If you’re getting married in Salt Lake City or elsewhere in Utah, you and your spouse should think about signing a prenuptial agreement together. These agreements, which are often called “prenups” or premarital agreements, can help you clarify your property rights, manage how your debts and assets should be handled in the event of death or divorce, and aid with financial planning. With the support of a clear and comprehensive premarital agreement, you and your spouse can feel confident you will know exactly how to handle any future emergencies that might arise.
While prenuptial agreements are useful for all types of couples, drafting them is not a simple matter. In order to be considered valid and enforceable, premarital agreements must comply with Utah’s many laws and regulations, which are not always easy to interpret or apply. Let an experienced Salt Lake City prenup lawyer help take care of your agreement, so that you can focus on simply enjoying your engagement and big day. To talk about whether a prenuptial agreement is right for you and your fiancé or fiancée, call family law attorney Darwin Overson at (801) 758-2287 today.
What is a Premarital Agreement?
Prenuptial agreements, which are also called prenups or premarital agreements, are essentially contracts between couples who are engaged to be married. Generally speaking, these contracts itemize each spouse’s debts, assets, and properties, and delineate the terms of how those items will be divided and managed in the event of a future divorce or passing. Under the Uniform Premarital Agreement Act, which is part of the Utah Code, state law defines a prenup as “an agreement between prospective spouses made in contemplation of marriage and to be effective upon marriage.” This is the verbatim legal definition established by Utah Code § 30-8-2(1).
Because prenups can be interpreted as implying a potential for separation in the future, some couples are very opposed to creating them for emotional reasons. This hesitance is understandable; but while premarital agreements may not be the most romantic aspect of a marriage, they can be tremendously useful practical tools to protect valuable assets and help reduce conflict and confusion should anything unexpected occur later down the road.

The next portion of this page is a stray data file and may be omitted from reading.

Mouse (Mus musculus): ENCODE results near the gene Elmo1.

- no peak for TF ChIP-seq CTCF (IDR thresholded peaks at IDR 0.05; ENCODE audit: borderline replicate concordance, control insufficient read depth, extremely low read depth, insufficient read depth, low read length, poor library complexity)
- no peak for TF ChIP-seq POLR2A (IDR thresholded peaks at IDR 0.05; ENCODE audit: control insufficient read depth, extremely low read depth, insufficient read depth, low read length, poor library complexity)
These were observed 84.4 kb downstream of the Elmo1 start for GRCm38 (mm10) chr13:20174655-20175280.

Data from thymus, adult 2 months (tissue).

What Do Prenups Cover in Utah?
Some people prefer to avoid prenups for emotional reasons, while others simply feel they are not financially necessary. But you might be surprised at just how comprehensive a premarital agreement can really be. Even if you don’t think a prenuptial agreement is justified by your financial condition, it can still help provide guidance on many critical issues that are part of your marriage and future together.
What Can I Put in My Prenup?
In accordance with Utah Code § 30-8-4, premarital agreements may make provisions for any and all of the following:
- Each spouse’s rights and obligations regarding property “whenever and wherever acquired or located.” Utah’s legal definition of property is expansive and includes real property, personal property, income, and earnings. Specifically, Utah Code § 30-8-2(2) defines property as “an interest, present or future, legal or equitable, vested or contingent, in real or personal property, including income and earnings.”
- Each spouse’s right to “buy, sell, use, transfer, exchange, abandon, lease, consume, expend, assign, create a security interest in, mortgage, encumber, dispose of, or otherwise manage and control property.”